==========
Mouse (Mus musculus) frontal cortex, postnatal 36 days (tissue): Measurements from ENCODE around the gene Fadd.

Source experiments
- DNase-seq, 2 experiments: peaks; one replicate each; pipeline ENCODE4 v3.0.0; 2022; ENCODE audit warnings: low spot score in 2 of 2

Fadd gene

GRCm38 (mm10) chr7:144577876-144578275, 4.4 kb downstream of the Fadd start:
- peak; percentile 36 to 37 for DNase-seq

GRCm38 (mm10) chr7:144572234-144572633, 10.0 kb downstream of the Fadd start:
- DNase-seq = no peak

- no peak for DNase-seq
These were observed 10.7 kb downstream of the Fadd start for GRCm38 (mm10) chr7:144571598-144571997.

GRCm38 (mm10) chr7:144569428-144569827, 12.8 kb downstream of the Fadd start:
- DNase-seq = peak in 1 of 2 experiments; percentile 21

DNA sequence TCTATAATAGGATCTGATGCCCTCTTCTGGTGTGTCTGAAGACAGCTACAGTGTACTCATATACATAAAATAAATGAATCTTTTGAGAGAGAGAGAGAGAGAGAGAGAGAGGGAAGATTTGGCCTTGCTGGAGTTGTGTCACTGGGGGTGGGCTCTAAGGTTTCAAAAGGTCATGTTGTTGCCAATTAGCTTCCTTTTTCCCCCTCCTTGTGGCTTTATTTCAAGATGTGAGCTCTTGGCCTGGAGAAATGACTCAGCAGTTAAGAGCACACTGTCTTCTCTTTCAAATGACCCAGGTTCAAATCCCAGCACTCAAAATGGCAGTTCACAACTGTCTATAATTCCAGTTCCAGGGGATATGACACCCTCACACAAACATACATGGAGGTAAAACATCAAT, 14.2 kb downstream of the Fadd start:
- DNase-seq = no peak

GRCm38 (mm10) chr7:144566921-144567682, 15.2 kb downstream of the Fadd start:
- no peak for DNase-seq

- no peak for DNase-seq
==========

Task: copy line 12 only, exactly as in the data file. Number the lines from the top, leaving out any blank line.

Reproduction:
- DNase-seq = peak in 1 of 2 experiments; percentile 21